Lethbridge Herald, The (Newspaper) - December 16, 1974, Lethbridge, Alberta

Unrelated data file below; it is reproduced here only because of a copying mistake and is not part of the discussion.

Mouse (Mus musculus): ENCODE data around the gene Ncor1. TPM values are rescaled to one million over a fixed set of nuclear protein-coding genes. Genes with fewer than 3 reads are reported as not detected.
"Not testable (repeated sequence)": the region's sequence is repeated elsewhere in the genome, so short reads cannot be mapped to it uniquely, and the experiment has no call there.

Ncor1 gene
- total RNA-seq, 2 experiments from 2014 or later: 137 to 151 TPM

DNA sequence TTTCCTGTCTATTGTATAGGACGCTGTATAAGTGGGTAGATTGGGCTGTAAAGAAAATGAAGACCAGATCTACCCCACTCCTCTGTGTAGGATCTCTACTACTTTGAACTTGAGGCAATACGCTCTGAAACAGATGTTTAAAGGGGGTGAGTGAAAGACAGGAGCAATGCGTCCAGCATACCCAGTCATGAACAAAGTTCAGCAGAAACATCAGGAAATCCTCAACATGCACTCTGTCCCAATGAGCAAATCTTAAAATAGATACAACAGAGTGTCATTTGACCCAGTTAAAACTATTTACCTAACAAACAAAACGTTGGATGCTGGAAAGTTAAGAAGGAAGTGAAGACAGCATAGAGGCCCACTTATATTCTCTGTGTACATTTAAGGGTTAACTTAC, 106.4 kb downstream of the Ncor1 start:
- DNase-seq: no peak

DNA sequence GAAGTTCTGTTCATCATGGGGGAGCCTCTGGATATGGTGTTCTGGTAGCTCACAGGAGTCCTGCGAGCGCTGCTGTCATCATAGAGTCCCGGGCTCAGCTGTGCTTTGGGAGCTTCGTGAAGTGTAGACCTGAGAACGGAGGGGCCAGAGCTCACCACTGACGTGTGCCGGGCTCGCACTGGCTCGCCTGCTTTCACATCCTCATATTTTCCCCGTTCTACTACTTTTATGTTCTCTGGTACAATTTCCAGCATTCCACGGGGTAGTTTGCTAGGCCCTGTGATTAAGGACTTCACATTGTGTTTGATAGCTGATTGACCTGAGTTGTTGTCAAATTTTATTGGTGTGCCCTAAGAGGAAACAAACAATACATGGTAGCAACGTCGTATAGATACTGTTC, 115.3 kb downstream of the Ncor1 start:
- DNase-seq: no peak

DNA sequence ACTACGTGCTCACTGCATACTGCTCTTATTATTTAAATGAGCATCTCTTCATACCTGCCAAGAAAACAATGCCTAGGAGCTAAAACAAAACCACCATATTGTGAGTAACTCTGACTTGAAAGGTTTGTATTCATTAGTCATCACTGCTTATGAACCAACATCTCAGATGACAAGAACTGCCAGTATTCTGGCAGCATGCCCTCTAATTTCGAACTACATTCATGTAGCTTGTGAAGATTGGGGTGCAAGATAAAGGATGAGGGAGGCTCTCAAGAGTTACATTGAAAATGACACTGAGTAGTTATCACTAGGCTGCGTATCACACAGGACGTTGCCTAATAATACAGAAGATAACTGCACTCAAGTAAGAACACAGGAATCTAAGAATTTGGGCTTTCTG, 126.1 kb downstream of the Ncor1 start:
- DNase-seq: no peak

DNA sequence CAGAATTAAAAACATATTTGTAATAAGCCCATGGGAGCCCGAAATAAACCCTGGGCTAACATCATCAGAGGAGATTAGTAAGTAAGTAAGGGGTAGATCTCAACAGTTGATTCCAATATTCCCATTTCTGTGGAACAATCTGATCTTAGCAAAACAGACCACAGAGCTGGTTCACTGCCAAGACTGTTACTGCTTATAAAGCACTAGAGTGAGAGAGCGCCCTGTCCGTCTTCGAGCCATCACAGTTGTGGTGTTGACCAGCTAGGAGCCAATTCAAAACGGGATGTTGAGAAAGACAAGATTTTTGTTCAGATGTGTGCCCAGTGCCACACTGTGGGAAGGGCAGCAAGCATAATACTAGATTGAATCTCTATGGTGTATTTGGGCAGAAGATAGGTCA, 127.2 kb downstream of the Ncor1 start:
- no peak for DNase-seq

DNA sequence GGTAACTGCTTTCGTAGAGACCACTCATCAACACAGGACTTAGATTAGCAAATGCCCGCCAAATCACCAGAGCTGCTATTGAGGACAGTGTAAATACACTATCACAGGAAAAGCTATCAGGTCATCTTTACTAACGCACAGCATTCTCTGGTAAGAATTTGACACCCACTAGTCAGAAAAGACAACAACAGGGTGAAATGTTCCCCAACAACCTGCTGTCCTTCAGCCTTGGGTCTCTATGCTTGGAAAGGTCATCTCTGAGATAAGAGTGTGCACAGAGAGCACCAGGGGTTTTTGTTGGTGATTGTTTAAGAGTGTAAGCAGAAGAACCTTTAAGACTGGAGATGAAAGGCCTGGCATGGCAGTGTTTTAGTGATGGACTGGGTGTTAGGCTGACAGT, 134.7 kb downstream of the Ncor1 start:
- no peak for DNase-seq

4 THE LETHBRIDGE HERALD Monday, December 16, 1974 Sugar prices are coming down. In Paris a sugar brokerage firm has been expelled from the main commodities market for inability to cover speculative contracts. John Turner is praising the Alberta government. For the moment the crisis in Confederation is eased. Brazil sends word of an amazing literacy plan by which six million il- literates were taught to read and write in five months at a cost of a person. Rhodesia is near solution of the conflicting interests of its white ruling minority and its black majority. The leadership provided by South Africa in this matter indicates that country's policies may be changing. It's the season The summit meeting on European Security in Helsinki is on again. This means that countries of western Europe have been successful in eking from the Communists improved communications and contacts between East and West which were a main prerequisite of such a meeting. Canada and the U.S. will attend. A senior economist with GATT is op- timistic about 1975. He predicts that world trade will expand faster than in- dustrial output and that prospects for international co operation are good. The Third World, he says with statistics to back him up, is far from stagnating. It must be Christmas. Hieroglyphics are not enough Language is the tool of thought. It is appalling, therefore, to learn that U.S. publishers of college textbooks are now simplifying language in their texts because word has filtered back from the nation's campuses that college students can't read. At one large multiversity, 45 per cent of the student body has needed remedial English. More than one third of the applicants to one of the country's best known- journalism schools cannot meet the minimum requirements in spelling, grammar, word usage and punctuation. Even the guidebook for how to read texts, produced by the Association of American Publishers, is now written at the 9th grade level instead of the level of the 12th grade, in order to be understood by college freshmen. Although these examples come from the U.S., there is no reason to believe that the Canadian scene is much different or that Canadian texts will not be affected. To be sure, many scholarly works are difficult for anyone, not just college freshmen, to understand. Academic writers tend to be trapped by the jargon of their own discipline and much ponderous, proliferating and poly syllabic writing results. A little simplify- ing of this kind of prose would be welcome and it would not reduce preci- sion in communication. With this point having been made, almost anyone can agree with the criticism of the decline in language use among young people. Anyone, that is, who has ever suffered the frustration of being told by a student, "I can't explain and felt the impulse to thrust out both dictionary and thesaurus and say, "Yes, you can. Here are the words." The criticism of language ability is not directed at students but at an educational system which produces a situation where bright students find themselves in college or university without language tools commensurate with their capabilities. It's a heart breaking handicap. Other forms of communication exist, of course, and the world would be poorer without them. But they are no substitute for language. To believe, as some educators apparently do, that reading and written expression are outmoded, that logical thought is pretentious and that visual means will supply all the data one needs is to suggest a return of the days of hieroglyphics. While hieroglyphics have returned to today's world in a very limited fashion, it would be fatuous to suppose that they can handle more than a few problems in multilingual communication and even there, without language as a basis for thoughts they would not be understood or applied. "The plain in the words of one critic, "is that without language we can neither learn nor think." When preserva- tion of resources is on everyone's mind, it should be remembered by parents, students, educators and administrators that language is a resource, too. THE CASSEROLE "Rose by any other name" department. Reports of the death of the mini skirt are distinctly premature, tho' it has been re named. New York fashion designers are showing a full range of mini length out- fits, with the pronouncement. "American women are known for their beautiful legs, and should not be required to conceal There's been a change in nomenclature, presumably because the fashion resurrection was stage-managed on this side of the Atlan- tic. The name "skimp" is now being used, in- stead of mini. But who cares what they call it, as long as the view is unchanged? been sold. Among the odder records, roughly one million dishes of ice-cream have been- consumed by patrons during performances, and over 40 miles of white shirt fronts have had to be ironed for the players. And the author? She was there opening night, and hasn't been back. Dame Agatha says, "was enough." The Mousetrap, a play by Agatha Christie, has been running for an incredible 22 years on the London stage, and understandably has compiled some records in the process. For in- stance, during its 9000 odd performances the curtain has been raised and lowered times, while nearly 150 tons of programs have Governments, too, move in mysterious ways, their sometimes dubious wonders to perform. A recent report from Ottawa says officials of the Canadian International Development Agency will ponder in the next two or three months whether certain foreign aid programs, amounting to some million, should be continued. These are million to Nigeria, S18 million to Indonesia and million to Algeria, three of the oil ex- porting nations who have been reaping wind- fall profits from rising oil prices. ART BUCHWALD The great plowshare treaty WASHINGTON It is written in the Book of the Prophet Isaiah that the Lord promised the people that, "They shall beat their swords into plowshares and their spears into pruning hooks; nation shall not lift up sword against nation, neither shall they learn war any more." It never really happened and I have in my possession a Dead Sea Scroll which tells why. At one time the Philistines and Judah signed a disarmament pact limiting the number of swords and spears. When the King of Judah brought the treaty back to his people, there was joy in the land. "Does this mean we will not have to spend gold for they asked. "It means no such the king replied. "We will, in fact, have to spend more gold than ever." a scribe asked the king, "if we have a treaty with the Philistines, why do we have to spend more gold for "Because if we have to beat our swords into plowshares and our spears into pruning hooks, we must develop new weapons to oppose the the King of Judah replied. "This will involve a sizable investment in researcn of rock throwing machines and armored donkeys, which as you know are not covered by the treaty. We cannot allow our agreement with the Philistines to put us at a military disadvantage." another scribe said, "does the agreement mean that all swords will be beaten into plowshares and all spears into pruning "No, it doesn't. It means that both sides may keep the swords they now have and increase their spear carriers to The Philistines, as you know, have superiority in the weight of their spears, but our throwers are twice as accurate. We have more than enough to repulse any first strike attack, but we're still weak in conventional weapons such as sticks and large stones." "How can we be sure that the Philistines will not put more than one head on their a scribe asked. "While the treaty does not limit the number of heads you can put on a the king replied, "it does limit the number of carriers to throw them. This is the first time the Philistines have even been willing to discuss putting a stop to the spear race." "What is to prevent the Philistines from beating their swords into plowshares and then attacking us with the "At this time we have a three to one plowshare advantage over the Philistines. "Our defence people have asked for an extra ton of gold to finance an anti plowshare system which could detect the deployment of any new plowshares by the Philistines. They also are asking in their budget for a new sailing vessel capable of launching fireballs against a Philistine boat at 30 feet. This will make up for any loss we will suffer in not being permitted to make new swords. I shall make these requests to the council in my State of the Kingdom message next, week." "Sire, forgive me for saying this, but we don't seem any closer to peace with the Philistines than we were before the plowshare treaty. Could you tell us what we gained from "The Philistines have agreed to buy all our wheat crops until 23 BC." "I trust you gentlemen didn't take my national wage restraint suggestions personally Security is the game By Victor Mackie, Herald special commentator OTTAWA There he was. Prime Minister Pierre Trudeau perhaps "gliding" would be a better Sussex Drive on his way to work in the Centre Block, sitting far back in the left hand rear corner of the back seat of his magnificent new Cadillac. Christmas came early to the Trudeau household thanks to the Royal Canadian Mounted Police. He says the RCMP in- sisted he should have a brand new armour-plated Cadillac limousine and now he has it. No one could miss it. It is as noticeable as a bikini-clad girl standing in the snow. It attracts attention and com- ment. Unlike other elongated Caddy limousines that roll around the streets of the Capital city it is silver grey in colour. All the others are jet black. This is the taxpayers' Christmas present to the Trudeaus. The cost: He already had a Cadillac armour-plated limousine that was of 1973 vintage. The "old car" cost the taxpayers Reconciling this expen- diture with Finance Minister John Turner's budgetary ad- monition to the Canadian public to practice "restraint" is difficult indeed. Restraint seems to be an unknown word in government circles. The message for Canadians clearly is "do as we say, don't do as we do." Funeral parlours have fleets of jet black Cadillac limousines. That is reportedly the reason the prime minister's new job is silver grey in colour. When the Mounties told him they wanted to buy a new limousine he and Margaret agreed they were tired of the "jet black jobs." When telling the House of Commons how it came about that he acquired a second limousine the Prime Minister made it sound like he takes orders from the RCMP. The way he put it when "the RCMP tells me something I listen." That is hard to believe. Cer- tainly one can be certain that the RCMP didn't tell him that this time it would be a silver grey Cadillac instead of jet black. The reason for the armour- plated limousines is security. The name of the game in security is to be incon- spicious. If there are three or four black Cadillacs in a procession it would throw of a would-be assassin or trouble maker as to just which Cadillac contained his target. A silver grey limousine stands out as a perfect target. There must have been mis- givings in the RCMP offices when they got the word from the PMO about the colour. But they too have learned that when the PM talks they listen. It doesn't say much for progress in our society when it is realized that as late as Lester Pearson's day the prime minister bought his own automobile and rode around in a standard passenger vehicle with no bul- let-proof glass or armour plate. Mike Pearson had a medium sized so did his predecessor John Diefen- baker. This great emphasis on security dates from 1970 when Quebec exploded. Canadians were amazed to witness their cabinet ministers being guarded by members of the Armed Forces with carbines at the ready. Ottawa became an armed camp. Since that incredible year in our history the federal government has been ex- tremely security conscious. During the election Mrf Trudeau told audiences his luxurious bullet-proof limousine was one of the niggling criticisms he had to endure. He protested he did not like riding around in such a cooped-up conveyance. Ob- viously he would prefer his sports car. But he explained it was for loan to Her Majesty or other dignitaries when they visited Ottawa. Back last May when he in- troduced his third budget Fi- nance Minister John Turner lectured Canadians about restraint and the need to conserve gasoline. It was im- portant to drive smaller cars. Therefore he was imposing a special excise tax on high energy consuming passenger cars. He repeated the admoni- tions again when he re-in- troduced the budget with some revisions this fall. He still wants Canadians to drive smaller cars that cost less and- get better mileage per gallon. His message does not seem to have reached the RCMP or the PMO. American economy feverish By Dian Cohen, syndicated commentator MONTREAL Nearly six million Americans were out of work last month as unemployment in that country jumped to 6Vfe per cent. Canada is not far behind with per cent and a recession that's just beginning. Consensus economists the ones who work in banks, economic advisory councils and governments, and who generally take a vote to find out what they think say there won't be a depression. They may be right, but we are hard pressed to find a single concrete action by any leader anywhere to stave one off. Even a superficial examination of one bellwether industry suggests not only that depression is possible, but that it may not be our biggest worry. The American auto industry is to the American economy what body temperature is to physical wellbeing. If you have a raging fever, you you're sick. If you have 25 per cent unemployment in the biggest industry in the country The American auto industry is near collapse. Why? Partly because inflation is cutting into budgets enough to make people think twice before buying a new car. Unemployment fears are making them think again about buying one at all. And we have come so far from the competition ethic which is supposed to have made America great that the people now running the car industry, faced with drastically declining sales, RAISED the price of cars instead of having a sale at reduced prices. The relatively young and able bodied men now lining up for their unemployment benefits are definitely angry. An American thanksgiving telecast interview with some of them left no doubt that they will not stand passively for long. One of the reasons American auto workers have so far done little more than grumble is that they are getting supplementary benefits from the union which bring their total benefits up to 95 per cent of earnings. Now union leaders are desperately worried that the fund will run out within weeks. It was set up for layoffs in the hundreds AND THOUSANDS, NOT the hundreds OF thousands. To date close to autoworkers have been laid off and plans to idle more are still in the works. The American recession is deepening not even the optimists see recovery beginning for at least six months. The auto industry touches so many other industries, like steel and plastic, that its collapse means general malaise. It also spells BAD NEWS for Canada, partly because our economies are so interdependent, and partly because the Trudeau government has been so heavy handed in dealing with the Letters Handicapped need help The cry throughout the world is for governments to provide more monies for handicapped programs. Everyone agrees that the present budget makes it impossible to implement the types of programs needed for the variety of handicapped people. It is astonishing to observe how freely government funds are fed to organizations who request money based purely on an idea or nebulous program, though the original idea may have been worthwhile, but unless practical ability accompanies the idea, the monies are wasted. There is a great need for trained staff in this field which is still very much dependent on the generosity of the public. Many clubs who work toward providing much needed equipment e.g. machinery, gadgets as well as buildings, are the real pioneers in this work. Without them the real needs of the handicapped would not be met. I believe that the city of Lethbridge has the potential to give a lead in the field of training and employing the handicapped; the university is Wherever did you dig up a name like that? Americans. The squabbling goes on as we head for the highest unemployment and inflation in living memory. On the inflation front, governments have proved themselves equally inept. We CAN be thankful they are not trying to smite the enemy with higher taxes and tighter money. Today, such a classic policy would be a disaster. And still, with rare exceptions those who take part in the bargaining process either in government, labor or management have failed to catch on to the simple truth which workers themselves understand perfectly: there is no point in getting more money if purchasing power is not protected. Almost everyone is agreed that the push for higher wages will fuel 1975's inflation, and that the wage price spiral is gaining momentum. We have already lost twice as much time to work stoppages as last year. Why then can someone not articulate a "catch up and index for future inflation" formula that would go a long way toward price stability and industrial peace? Public confidence in either the American or the Canadian government's ability to cope with unemployment and inflation is weakening visibly. North Americans have been very smug about violent social upheaval in other countries. What effect will the volatile mix of high unemployment and high inflation have here? interested as is the Lethbridge Community College. The clubs are prepared to give of their time and it would be helpful if more of the general public could be involved in a voluntary capacity. At present the Reha: bilitation Society of Southwestern Alberta workshop at 1261 2nd Ave. North, is initiating a comprehensive program consisting of (1) adult special care for those who are more dependent; (2) work training program, and (3) rehabilitation program. The centre employs only five staff members; with the present government grants we cannot afford to employ more, therefore we appeal to those that can give a morning or an afternoon toward meeting the needs of the handicapped. In conclusion, if you have any machines or tools you no longer require, a gift of these may help to rehabilitate someone. Please direct all enquiries to Charles Ferris, Executive Director, RSSA 1261 2nd Ave. North, Lethbridge, or telephone 328- 2048. CHARLES FERRIS Lethbridge MLA's statement I was shocked and extremely angry when I heard on the CBC and read in The Herald the ignorant, ill informed public statements of the Lethbridge West representative in the legislative assembly concerning the Lethbridge Birth Control and Information Centre. As a member of the board of directors of the Birth Control and Information Centre I can assure Mr. Gruenwald that the centre has never been close to a porno shop or anything resembling it. We have always had well trained staff members who have done, and are doing, excellent work in spite of the ignorance and lack of support of people such as this MLA. We have always maintained an open house to any person interested in finding out about our activities and how we function. Mr. Gruenwald has made various statements about what the centre does and advocates, and yet admits that he has never been near the centre. For a man who is supposed to be a representative of this neighborhood in our provincial legislature to criticize the centre and to admit that he would be embarrased to go into it, is beneath contempt. It is quite obvious that our so called representative knows 1'ttle about birth control, or the problems that the younger generation and their parents are faced with nowadays. Fortunately there are some people in all walks of life in this neighborhood who are doing their best, in spite of stupid, ignorant men like this, to help the youth and young adults in the community in one of the major problems of modern life. R. G. H. HALL Lethbridge Commends city council After reading an editorial Dec. 6, dealing with city council's proposal to ban the freedom of dogs in the city, I felt compelled to make a comment. The editorial was a real tear jerker in many respects especially in its reference to children playing with dogs and dogs keeping children from crime. Dogs running at large are also very educational, as they love open spaces like playgrounds and school grounds. It saves the parents the trouble of explaining about the birds and the bees, the dogs can do it. It is truly time dogs in the city were put under control and even though it's heartwarming to see children playing with dogs it isn't heartwarming to stroll across your own lawn and step in your neighbor's dog's calling card. It also isn't heartwarming to be mowing the lawn with your wife sitting on the doorstep and after tho mower spatters her with fresh dog droppings, trying to explain that you didn't do it on purpose. Then there is the problem of the dogs that are tethered in the backyard and they yelp and bark from the time their master goes to work until he or she returns in the !ste afternoon. This is an irritation to neighbors. Just another form of pollution. In my opinion city council is taking a very courageous stand on this issue and I commend them. A FRIEND TO COUNCIL Lethbridge An inspired editorial Many thanks for the in- spired editorial (The Herald, Nov. 28) on Iskih Takimiska. It expresses beautifully my feelings when I first spotted the sight some eight years ago. It echoes the unspoken thoughts of the hundreds of people who have found the viewpoint. What can be done to get the Alberta historic sites boards, the minister of youth, culture and recreation and the minister of highways together to get the turn-off marked on Highway No. 3? Maybe the three have never met each other! T. W. KIRKHAM Calgary Sarcasm poor weapon The Herald places restrictions on the length of letters and yet breaks its own rules to condone the sort of drivel that appeared Dec. 11 signed by Faithful Constituent. Some of the editorials would lead one to believe that the editor writes that kind of letter himself so that no one can find out who actually wrote it. I would like to remind Faithful Constituent, who hasn't got what it takes to sign his name, that sarcasm is the weapon of the weak minded and I might add that an editor who would bend over backwards to print such stuff may well fit into the same category. LEO W. SPENCER Cardston TJte Lethbridge Herald 7W a. S. Ltffibridge. Altorta LETHBHIDOB HERALD CO. LTD. Proprietors and f CMM Mail No. 0012 CLEO MOWERS, Editor and PuWwher DON H. PILLING HOY F. MILES DOUGLAS K. WALKER Editorial Paga EdMor DONALD R. DORAM General Manager ROBERT M. FENTON Circulation Manager KENNETH E. BARNETT ButmfM Manager "THE HERALD SERVES THE SOUTH"